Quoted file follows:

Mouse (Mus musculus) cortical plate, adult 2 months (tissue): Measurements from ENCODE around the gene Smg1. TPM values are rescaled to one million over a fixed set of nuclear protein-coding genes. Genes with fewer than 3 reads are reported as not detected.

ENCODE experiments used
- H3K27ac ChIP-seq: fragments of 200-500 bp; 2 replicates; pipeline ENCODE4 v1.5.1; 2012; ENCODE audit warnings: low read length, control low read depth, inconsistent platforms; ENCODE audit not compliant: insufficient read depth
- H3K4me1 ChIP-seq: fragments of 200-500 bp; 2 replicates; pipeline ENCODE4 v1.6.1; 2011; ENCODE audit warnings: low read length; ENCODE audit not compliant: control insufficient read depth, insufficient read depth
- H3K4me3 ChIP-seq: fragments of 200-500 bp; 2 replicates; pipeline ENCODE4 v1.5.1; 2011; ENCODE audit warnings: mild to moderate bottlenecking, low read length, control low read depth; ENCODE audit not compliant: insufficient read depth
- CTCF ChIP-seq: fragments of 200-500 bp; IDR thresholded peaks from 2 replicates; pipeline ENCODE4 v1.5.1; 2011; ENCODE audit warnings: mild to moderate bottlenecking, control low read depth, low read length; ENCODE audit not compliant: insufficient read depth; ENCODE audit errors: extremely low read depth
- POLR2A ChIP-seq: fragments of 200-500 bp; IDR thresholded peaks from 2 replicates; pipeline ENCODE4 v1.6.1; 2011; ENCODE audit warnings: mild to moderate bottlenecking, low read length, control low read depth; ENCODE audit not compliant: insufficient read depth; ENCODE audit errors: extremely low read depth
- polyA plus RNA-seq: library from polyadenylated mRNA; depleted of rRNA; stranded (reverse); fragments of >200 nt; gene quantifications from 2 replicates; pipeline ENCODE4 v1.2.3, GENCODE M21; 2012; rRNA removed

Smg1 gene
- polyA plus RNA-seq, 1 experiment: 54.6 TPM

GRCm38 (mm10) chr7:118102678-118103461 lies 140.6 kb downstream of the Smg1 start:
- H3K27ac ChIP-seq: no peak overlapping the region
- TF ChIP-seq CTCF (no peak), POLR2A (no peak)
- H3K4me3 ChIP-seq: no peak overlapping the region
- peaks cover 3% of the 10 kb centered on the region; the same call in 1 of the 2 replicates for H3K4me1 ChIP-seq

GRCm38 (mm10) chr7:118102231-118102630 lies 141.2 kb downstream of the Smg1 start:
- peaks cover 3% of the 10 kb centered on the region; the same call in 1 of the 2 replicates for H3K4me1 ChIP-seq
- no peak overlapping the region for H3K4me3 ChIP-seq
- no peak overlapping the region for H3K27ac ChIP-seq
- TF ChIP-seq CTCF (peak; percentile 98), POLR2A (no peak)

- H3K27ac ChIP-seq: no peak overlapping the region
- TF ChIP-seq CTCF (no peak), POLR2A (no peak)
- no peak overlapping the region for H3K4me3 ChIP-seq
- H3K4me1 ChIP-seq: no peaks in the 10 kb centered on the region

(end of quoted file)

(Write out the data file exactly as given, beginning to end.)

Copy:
Mouse (Mus musculus) cortical plate, adult 2 months (tissue): Measurements from ENCODE around the gene Smg1. TPM values are rescaled to one million over a fixed set of nuclear protein-coding genes. Genes with fewer than 3 reads are reported as not detected.

ENCODE experiments used
- H3K27ac ChIP-seq: fragments of 200-500 bp; 2 replicates; pipeline ENCODE4 v1.5.1; 2012; ENCODE audit warnings: low read length, control low read depth, inconsistent platforms; ENCODE audit not compliant: insufficient read depth
- H3K4me1 ChIP-seq: fragments of 200-500 bp; 2 replicates; pipeline ENCODE4 v1.6.1; 2011; ENCODE audit warnings: low read length; ENCODE audit not compliant: control insufficient read depth, insufficient read depth
- H3K4me3 ChIP-seq: fragments of 200-500 bp; 2 replicates; pipeline ENCODE4 v1.5.1; 2011; ENCODE audit warnings: mild to moderate bottlenecking, low read length, control low read depth; ENCODE audit not compliant: insufficient read depth
- CTCF ChIP-seq: fragments of 200-500 bp; IDR thresholded peaks from 2 replicates; pipeline ENCODE4 v1.5.1; 2011; ENCODE audit warnings: mild to moderate bottlenecking, control low read depth, low read length; ENCODE audit not compliant: insufficient read depth; ENCODE audit errors: extremely low read depth
- POLR2A ChIP-seq: fragments of 200-500 bp; IDR thresholded peaks from 2 replicates; pipeline ENCODE4 v1.6.1; 2011; ENCODE audit warnings: mild to moderate bottlenecking, low read length, control low read depth; ENCODE audit not compliant: insufficient read depth; ENCODE audit errors: extremely low read depth
- polyA plus RNA-seq: library from polyadenylated mRNA; depleted of rRNA; stranded (reverse); fragments of >200 nt; gene quantifications from 2 replicates; pipeline ENCODE4 v1.2.3, GENCODE M21; 2012; rRNA removed

Smg1 gene
- polyA plus RNA-seq, 1 experiment: 54.6 TPM

GRCm38 (mm10) chr7:118102678-118103461 lies 140.6 kb downstream of the Smg1 start:
- H3K27ac ChIP-seq: no peak overlapping the region
- TF ChIP-seq CTCF (no peak), POLR2A (no peak)
- H3K4me3 ChIP-seq: no peak overlapping the region
- peaks cover 3% of the 10 kb centered on the region; the same call in 1 of the 2 replicates for H3K4me1 ChIP-seq

GRCm38 (mm10) chr7:118102231-118102630 lies 141.2 kb downstream of the Smg1 start:
- peaks cover 3% of the 10 kb centered on the region; the same call in 1 of the 2 replicates for H3K4me1 ChIP-seq
- no peak overlapping the region for H3K4me3 ChIP-seq
- no peak overlapping the region for H3K27ac ChIP-seq
- TF ChIP-seq CTCF (peak; percentile 98), POLR2A (no peak)

- H3K27ac ChIP-seq: no peak overlapping the region
- TF ChIP-seq CTCF (no peak), POLR2A (no peak)
- no peak overlapping the region for H3K4me3 ChIP-seq
- H3K4me1 ChIP-seq: no peaks in the 10 kb centered on the region